Food Stuff

New breakfast downtown, Mark Bittman comes to town, and more

Fresh start The Hudson Café fills the vacancy left by the Detroit Breakfast House, which folded earlier this year. This brunch boutique, driven by classically trained French chef Tom Teknos, closely resembles the Breakfast House in design, with bright colors dominating the ambience, but with a much larger selection of breakfast favorites. From "Red Velvet pancakes" (with cream cheese and cocoa powder) to the Baja Cali omelet (stuffed with tomato, onion, ham, bacon, guacamole and Swiss cheese) downtown Detroit's newest breakfast joint is sure to have something to appease your palate. At 1241 Woodward Ave., Detroit; 313-237-1000;


Mark the date Next week, Mark Bittman, opinion and food columnist for The New York Times Magazine, and author of The Food Matters Cook Book and How to Cook Everything, comes to Clinton Township. Bittman will appear as a keynote speaker at the Michigan's Harvest: Food, Farming & Community presentation. The talk takes place from 7 to 8 p.m., preceded by a wine and cheese meet-and-greet from 5:30 to 6:30 p.m., on Nov. 17, at the Lorenzo Cultural Center, on the Center Campus of Macomb Community College, 44575 Garfield Rd., Clinton Township; 586-286-2141; presentation is $15, $5 for seniors, students and military; presentation and meet-and-greet is $20; for tickets call 586-286-2222; for more info, see


Eat your vegetables Thanks to a notable increase in area farmers' markets and an uptick in community-supported agriculture, it has never been easier to eat local, organic food — at least in the prime growing season. But options do become a bit more limited as fall turns into winter. One answer to this problem comes from Door to Door Organics, which provides a home delivery service (or co-op pick-up system) of sustainably grown organic produce and groceries. Shop by recipe or use Door to Door's seasonal menu. Grocery items such as artesian breads and fresh fish are also available. For more information on Door to Door Organics, call 877-711-3636, or see; $23-$55 per box; free delivery to most locations.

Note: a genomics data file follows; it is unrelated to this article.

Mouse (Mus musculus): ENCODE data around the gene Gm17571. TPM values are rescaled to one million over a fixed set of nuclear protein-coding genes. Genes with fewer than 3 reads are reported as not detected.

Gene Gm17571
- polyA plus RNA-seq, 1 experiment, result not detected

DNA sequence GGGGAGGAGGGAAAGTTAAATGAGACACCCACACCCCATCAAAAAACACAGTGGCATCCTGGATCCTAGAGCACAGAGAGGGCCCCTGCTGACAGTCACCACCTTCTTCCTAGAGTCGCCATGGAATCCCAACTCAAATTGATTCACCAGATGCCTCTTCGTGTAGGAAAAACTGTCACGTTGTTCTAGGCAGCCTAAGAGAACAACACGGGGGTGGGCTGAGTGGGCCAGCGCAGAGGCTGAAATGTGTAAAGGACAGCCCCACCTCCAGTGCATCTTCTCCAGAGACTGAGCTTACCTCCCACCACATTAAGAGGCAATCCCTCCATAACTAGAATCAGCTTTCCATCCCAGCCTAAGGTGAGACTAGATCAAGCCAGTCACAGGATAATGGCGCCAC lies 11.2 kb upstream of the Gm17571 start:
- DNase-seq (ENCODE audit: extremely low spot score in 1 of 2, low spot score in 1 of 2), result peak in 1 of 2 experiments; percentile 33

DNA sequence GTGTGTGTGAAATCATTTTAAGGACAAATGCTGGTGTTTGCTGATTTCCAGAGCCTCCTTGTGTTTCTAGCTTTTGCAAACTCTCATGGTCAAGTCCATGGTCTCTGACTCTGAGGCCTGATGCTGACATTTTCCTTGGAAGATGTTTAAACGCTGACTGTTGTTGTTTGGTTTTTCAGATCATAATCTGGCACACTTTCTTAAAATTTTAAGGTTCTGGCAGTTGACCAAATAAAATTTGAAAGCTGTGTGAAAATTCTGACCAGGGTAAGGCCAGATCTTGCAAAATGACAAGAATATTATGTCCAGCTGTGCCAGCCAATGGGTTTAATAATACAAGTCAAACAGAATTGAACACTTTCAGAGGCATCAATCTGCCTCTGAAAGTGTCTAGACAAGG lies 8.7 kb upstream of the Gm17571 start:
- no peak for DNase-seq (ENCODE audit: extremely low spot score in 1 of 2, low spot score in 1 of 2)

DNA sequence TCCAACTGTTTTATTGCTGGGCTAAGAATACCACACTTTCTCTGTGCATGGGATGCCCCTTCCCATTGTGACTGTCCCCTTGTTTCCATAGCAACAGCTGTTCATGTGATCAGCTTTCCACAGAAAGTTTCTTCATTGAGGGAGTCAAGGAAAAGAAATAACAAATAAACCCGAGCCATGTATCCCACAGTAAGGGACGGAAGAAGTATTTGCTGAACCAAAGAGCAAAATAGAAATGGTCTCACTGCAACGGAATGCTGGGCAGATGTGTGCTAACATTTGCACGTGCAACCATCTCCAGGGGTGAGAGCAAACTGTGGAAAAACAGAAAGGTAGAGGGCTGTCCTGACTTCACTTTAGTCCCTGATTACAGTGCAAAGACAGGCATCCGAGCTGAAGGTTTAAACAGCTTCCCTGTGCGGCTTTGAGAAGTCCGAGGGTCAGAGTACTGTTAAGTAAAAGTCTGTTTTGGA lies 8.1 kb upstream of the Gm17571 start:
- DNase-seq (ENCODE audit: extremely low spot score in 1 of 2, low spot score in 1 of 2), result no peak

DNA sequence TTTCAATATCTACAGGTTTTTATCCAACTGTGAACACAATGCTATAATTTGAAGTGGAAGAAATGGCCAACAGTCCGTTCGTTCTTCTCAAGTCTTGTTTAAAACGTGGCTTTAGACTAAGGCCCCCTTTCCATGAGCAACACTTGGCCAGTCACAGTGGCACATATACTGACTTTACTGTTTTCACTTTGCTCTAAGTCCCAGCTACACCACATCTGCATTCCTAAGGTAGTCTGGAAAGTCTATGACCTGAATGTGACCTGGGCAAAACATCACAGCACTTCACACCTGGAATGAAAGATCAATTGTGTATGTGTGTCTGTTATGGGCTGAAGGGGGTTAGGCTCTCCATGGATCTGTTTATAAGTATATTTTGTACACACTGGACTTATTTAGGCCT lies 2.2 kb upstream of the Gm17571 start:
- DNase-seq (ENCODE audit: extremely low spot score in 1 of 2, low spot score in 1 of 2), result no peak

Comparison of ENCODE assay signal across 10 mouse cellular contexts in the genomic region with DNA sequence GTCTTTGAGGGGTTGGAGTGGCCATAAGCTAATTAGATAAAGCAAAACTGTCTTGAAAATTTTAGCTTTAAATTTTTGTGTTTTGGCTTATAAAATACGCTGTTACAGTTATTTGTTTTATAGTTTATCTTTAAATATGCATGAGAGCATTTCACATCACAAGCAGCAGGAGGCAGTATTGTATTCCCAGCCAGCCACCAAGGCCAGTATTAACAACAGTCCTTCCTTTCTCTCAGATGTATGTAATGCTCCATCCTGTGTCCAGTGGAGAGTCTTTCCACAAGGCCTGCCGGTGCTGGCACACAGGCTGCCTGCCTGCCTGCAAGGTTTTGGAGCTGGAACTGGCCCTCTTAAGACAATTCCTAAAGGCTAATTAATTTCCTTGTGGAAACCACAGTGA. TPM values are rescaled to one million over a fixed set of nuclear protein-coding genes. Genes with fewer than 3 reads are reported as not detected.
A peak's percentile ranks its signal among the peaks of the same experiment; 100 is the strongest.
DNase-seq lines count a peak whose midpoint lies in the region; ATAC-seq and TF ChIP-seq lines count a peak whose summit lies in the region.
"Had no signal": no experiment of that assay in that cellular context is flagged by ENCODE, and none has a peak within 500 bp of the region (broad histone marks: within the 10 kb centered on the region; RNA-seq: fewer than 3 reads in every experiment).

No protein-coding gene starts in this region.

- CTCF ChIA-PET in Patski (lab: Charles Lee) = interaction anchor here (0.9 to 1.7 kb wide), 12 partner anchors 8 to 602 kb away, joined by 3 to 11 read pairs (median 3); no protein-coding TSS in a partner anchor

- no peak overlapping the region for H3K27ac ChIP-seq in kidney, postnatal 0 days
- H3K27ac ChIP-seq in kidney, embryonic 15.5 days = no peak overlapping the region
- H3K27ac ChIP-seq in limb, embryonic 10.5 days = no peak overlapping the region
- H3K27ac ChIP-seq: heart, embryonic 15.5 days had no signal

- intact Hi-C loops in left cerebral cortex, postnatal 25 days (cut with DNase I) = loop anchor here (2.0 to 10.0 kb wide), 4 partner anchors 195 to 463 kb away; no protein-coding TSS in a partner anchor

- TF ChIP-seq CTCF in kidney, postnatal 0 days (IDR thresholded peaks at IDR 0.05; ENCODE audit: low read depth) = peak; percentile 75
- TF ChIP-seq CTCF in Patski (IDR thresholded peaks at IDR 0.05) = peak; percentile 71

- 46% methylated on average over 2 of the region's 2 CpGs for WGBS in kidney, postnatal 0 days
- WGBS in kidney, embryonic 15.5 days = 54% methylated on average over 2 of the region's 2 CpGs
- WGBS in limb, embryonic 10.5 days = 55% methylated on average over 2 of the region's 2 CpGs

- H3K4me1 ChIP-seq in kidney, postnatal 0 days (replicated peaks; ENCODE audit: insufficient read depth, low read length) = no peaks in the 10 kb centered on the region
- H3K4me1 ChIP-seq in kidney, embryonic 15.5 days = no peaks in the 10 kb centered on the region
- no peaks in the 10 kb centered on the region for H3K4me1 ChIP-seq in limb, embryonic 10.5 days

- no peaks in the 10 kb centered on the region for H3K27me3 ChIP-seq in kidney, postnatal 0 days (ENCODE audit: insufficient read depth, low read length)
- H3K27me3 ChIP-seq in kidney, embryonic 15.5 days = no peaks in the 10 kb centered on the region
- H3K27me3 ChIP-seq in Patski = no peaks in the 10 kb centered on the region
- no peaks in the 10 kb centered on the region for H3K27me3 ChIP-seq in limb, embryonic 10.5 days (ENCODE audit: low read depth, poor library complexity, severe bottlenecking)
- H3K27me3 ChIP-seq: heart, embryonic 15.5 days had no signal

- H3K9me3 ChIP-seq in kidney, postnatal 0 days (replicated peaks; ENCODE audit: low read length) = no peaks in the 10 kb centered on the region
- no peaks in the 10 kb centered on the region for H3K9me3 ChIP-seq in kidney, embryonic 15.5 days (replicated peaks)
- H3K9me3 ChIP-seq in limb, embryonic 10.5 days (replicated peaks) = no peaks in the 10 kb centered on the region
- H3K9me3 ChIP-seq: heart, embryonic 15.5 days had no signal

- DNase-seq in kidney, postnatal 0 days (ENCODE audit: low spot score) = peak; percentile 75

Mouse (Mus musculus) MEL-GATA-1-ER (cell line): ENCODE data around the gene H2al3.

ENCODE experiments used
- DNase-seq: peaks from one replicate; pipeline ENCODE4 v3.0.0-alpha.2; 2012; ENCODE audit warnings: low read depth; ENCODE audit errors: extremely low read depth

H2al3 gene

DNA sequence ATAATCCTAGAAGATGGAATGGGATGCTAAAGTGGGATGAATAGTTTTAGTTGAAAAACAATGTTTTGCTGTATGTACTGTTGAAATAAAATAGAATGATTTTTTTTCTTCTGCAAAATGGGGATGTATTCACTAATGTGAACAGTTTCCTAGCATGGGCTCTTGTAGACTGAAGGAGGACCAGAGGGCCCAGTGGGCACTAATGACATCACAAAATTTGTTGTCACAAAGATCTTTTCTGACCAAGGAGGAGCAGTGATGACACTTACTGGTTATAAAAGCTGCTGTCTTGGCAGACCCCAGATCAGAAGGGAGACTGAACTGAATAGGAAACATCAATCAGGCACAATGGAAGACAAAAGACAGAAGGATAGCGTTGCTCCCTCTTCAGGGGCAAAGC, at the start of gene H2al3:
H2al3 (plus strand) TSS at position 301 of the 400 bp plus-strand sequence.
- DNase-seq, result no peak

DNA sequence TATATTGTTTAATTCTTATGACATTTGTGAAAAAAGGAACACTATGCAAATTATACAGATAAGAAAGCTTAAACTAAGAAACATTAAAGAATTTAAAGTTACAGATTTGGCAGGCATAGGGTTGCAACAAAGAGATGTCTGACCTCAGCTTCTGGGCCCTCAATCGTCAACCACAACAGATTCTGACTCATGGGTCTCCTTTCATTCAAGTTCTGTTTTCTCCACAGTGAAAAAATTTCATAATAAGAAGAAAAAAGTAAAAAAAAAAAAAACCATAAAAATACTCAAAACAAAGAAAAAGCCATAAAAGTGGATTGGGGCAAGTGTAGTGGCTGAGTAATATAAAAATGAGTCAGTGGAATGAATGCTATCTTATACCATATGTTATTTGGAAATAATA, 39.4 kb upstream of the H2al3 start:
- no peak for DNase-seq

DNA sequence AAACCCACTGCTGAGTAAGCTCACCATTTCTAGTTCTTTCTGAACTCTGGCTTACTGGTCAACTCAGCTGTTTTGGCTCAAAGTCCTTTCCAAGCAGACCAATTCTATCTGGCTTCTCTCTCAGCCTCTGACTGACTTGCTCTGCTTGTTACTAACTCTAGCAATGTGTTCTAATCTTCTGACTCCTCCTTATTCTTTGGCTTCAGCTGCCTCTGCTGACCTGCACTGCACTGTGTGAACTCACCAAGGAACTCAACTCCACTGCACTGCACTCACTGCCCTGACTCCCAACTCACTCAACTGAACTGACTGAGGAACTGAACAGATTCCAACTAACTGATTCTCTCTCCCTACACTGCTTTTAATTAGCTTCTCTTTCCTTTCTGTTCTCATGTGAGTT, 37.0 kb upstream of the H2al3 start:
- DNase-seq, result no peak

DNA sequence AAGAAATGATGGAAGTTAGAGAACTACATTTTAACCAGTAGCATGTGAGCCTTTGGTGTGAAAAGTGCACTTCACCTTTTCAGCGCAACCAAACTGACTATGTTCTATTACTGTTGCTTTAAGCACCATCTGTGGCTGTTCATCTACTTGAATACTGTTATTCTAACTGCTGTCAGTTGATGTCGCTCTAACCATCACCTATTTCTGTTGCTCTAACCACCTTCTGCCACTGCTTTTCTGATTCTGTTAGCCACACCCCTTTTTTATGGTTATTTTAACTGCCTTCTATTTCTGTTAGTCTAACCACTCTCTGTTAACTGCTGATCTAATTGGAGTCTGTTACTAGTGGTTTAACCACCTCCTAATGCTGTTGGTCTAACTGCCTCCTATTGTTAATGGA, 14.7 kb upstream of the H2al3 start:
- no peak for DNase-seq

bar exam  Acquired in 2008 by the Johnston family — the same that has owned the Woodward Avenue Brewers next door for 14 years and the Emory across the street for five, both staples of the downtown Ferndale bar scene — the Loving Touch is a former erotic massage parlor turned pool hall. At the jigsaw-puzzle bar, backlit by twinkling lights on branches, you can order anything from a $3 PBR or one of the craft brews it shares with its sister bar to a cocktail made with the Hard Luck Candy line of flavored vodkas distilled in Detroit. Patrons control an extensive jukebox list and compete in foosball or billiards — free on Sunday. The sultry glow from a sign depicting the silhouette of a naked woman illuminates nine pool tables at the front of the venue, while mossy wall hangings and artfully tucked record sleeves decorate the back. Wooden booths and tables that look as if they were uprooted from a forest are conducive to groups gathering to chat away from the commotion. On Monday Movie Nights, hipsters play Tetris on a projector screen while cult movies play in the background; on Tuesdays in the Forest, music from live bands or DJs fill the space with everything from folk to house music; and on the second Thursday of every month, DJ Stevie spins goth, industrial, and punk for The Dark Alternative dance party. At 22634 Woodward Ave., Ferndale. Open 7 p.m.-2 a.m. Monday-Sunday. 


food/thought   Have you ever wondered what the world's best chef eats for dinner at home? It is revealed in The Family Meal: Home Cooking With Ferran Adrià (Phaidon, $29.95). With Adrià leading the culinary charge, the legendary El Bulli was named World's Best Restaurant five times by Restaurant Magazine. Here he offers 31 three-course meals, each with photos of the ingredients, detailed steps of the processes and the finished dishes. All of the meals come with a timeline, especially helpful for inexperienced cooks. Such meals as potato salad, Thai beef curry and strawberries with vinegar typify the sometimes unusual combinations Adrià is known for. 


the works With the holidays nearly upon us, cooks everywhere are preparing to pull out the stops. Despite the abundance of holiday foods, everyone saves room for dessert. Whether, apple, cherry or Boston cream, pie filling reigns supreme, but without a crust, it's just stewed fruit or pudding. These spring-loaded plastic and stainless steel piecrust cutters create autumn leaves, pumpkins, acorns and turkeys that make your pie the best-looking dessert on the table. Just press firmly to cut the edges, and then depress the spring to release delicate shapes. A Williams Sonoma exclusive at $20.